Dexcoms

#1

Hi, I'm new and am looking for some support.
I've been bottoming out my BG levels at 45. . . and reaching a top of 300. I have developed Neuropathy which isn't surprising and my RN Nutritionist, ,recommends strongly that I buy a DEXCOM unit. Is there a better cost, to me, than my 80% coverage from Tri-Care? Another Insurance policy which may be competitive to Tri-Care?

Cathy

3056-DEXCOMInformationfromSupplyRepresentative0001.pdf (1.39 MB)
#2

I think many people have found a CGM is really helpful, not only in alerting them to hypos, but also in identifying when, how and why highs occur. While an 80% coverage of a CGM might seem pretty stingy, I don't think it is that bad considering the benefit your get.

#3

bsc,

I am beginning to come to that same conclusion. When you say CGM, is that the DEXCOM Unit?

The unit I tried as a trial never alerted me to Highs and Lows. How can I prevent this same response after buying Dexcom? Once Dexcom was programed, I believed I'd get notification, even in my sleep.

#4

Do you use DEXCOM? Or know someone who does? During my trial, I never was notified of Highs or lows, aside from glancing at the receiver. I had thought after it was programed, I would receive an alert.

#5

You should get alerted if the alarms are set properly. Love my dexcom. It's helped me identify patterns so I can tweak my basal rates, is pretty good about alerting me to lows/highs, and even more to let me know when I'm rising or dropping.

It's not *always* accurate, and you still need to FS before treating, but I wouldn't be without it.

#6

How do you feel about putting the sensor inside you? Do you feel at all invasive? or as if you my get site infection? Do you think newer technology is coming and the need to inject with a sensor will be eliminated?

C.

#7

I don't use a CGM, but I know people who do. And one of the very important things the CGM can do is alert you to highs and lows.

#8

i think when you're on the trial, you're not able to get any info, no? I've had three trial CGMS and all the data went straight back to my endos' office where it was downloaded. I never was able to read the CGM, all I had was a sensor inside me.

It looks like you're a type 2 on insulin? I would focus more on getting your blood sugars in range, putting energy into why you're going so low and going so high, and figuring out your meds and or insulin rates, if you can. Good luck!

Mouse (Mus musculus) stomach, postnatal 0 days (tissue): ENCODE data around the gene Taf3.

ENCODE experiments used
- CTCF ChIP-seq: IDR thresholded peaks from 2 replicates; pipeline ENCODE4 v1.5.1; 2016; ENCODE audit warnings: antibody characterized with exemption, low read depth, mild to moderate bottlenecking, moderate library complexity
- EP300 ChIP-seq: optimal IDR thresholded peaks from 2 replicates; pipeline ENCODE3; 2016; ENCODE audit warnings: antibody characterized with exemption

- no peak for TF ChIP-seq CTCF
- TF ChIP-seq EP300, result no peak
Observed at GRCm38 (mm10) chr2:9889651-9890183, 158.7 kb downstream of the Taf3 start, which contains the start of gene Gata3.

#9

I have the Minimed CGM which by most accounts seems to be a shade more invasive than the Dexcom. I like it a lot and have found the data useful to fine-tune things. I haven’t had too many problems with sites. I presume newer technology is coming but nouthing too revolutionary any time soon. I have not seen anything about a sensor that doesn’t need insertion.

#10

Thanks for the response. I see my Endo this week. She , I hope, will tell me more information on the need of DEXCOM in this case. Definitely getting BG's in line with Insulin ,for me, is a good point. I am currently reading the book Insulin and getting allot out of it. I have control of sorts. As I figure it, I get lows 45 or so, when I least expect them, then over compensate to result in a high.

C.

#11

Is this unit something a person uses for the rest of their life?
I'm evaluating the situation and feel as if DEXCOM is a good thing.
The insertion bothers me a little.
C.

#12

just use glucose tabs, if you can, when you're low..if i'm say in the 60's, i just eat one or maybe two, depending how much IOB I have. 45....drink some juice...coke, etc...

#13

I would want to use it that long as I figure it increases my probability of living longer. The insertion bothers me a bit but I’m addicted to the data.

#14

Why the Dexcom sensor contraption may look intimidating, I find it no more painful than inserting my insulin pump infusion set.

#15

Great Ideas, I had a low of 48 yesterday and only had GT's available so I took four. The largest amount I have ever taken. My level went to 154. I was impressed. Especially since this happened away from home and before a long drive. I don't like staying home but I'm afraid to drive much with this condition.
C.

#16

Indeed to lengthen your lifespan, DEXCOM is a pretty good thing. The information is invaluable.
C.

#17

How about sleeping at night do you have discomfort or does it come loose. Also showering. What happens?
C.

#18

You cover it with tape. I used this stuff Opsite Flexfix that is very sturdy. Last summer, after the longer runs I did, I’d lance the tape to drain pools of sweat out.

#19

I think a lot of it depends on your skin type as well as the type of activities you do. I can usually get 10 days out of the sensor without any attachment issues. I usually workout about 30 minutes 5 days per week and no issues there. I don't use anything other than the delivered method of attaching. I think there are some people who's skin types require they use something additional to keep it attach like AR mentioned. But for me it isn't an issue. Also the Dexcom Sensor is a lot more compact than the Medtronic Sensor, so I think there is less of an issue of the sensor "flopping" around.

No more discomfort than living with diabetes on a daily basis.

#20

I swim with my Dex and don't have to add tape until the 5th or 6th day of swimming. I did use the Navigator CGM before the Dex and did have to tape it immediately before swimming.
Discomfort is rare and is very minor, in fact I never notice it during sleep.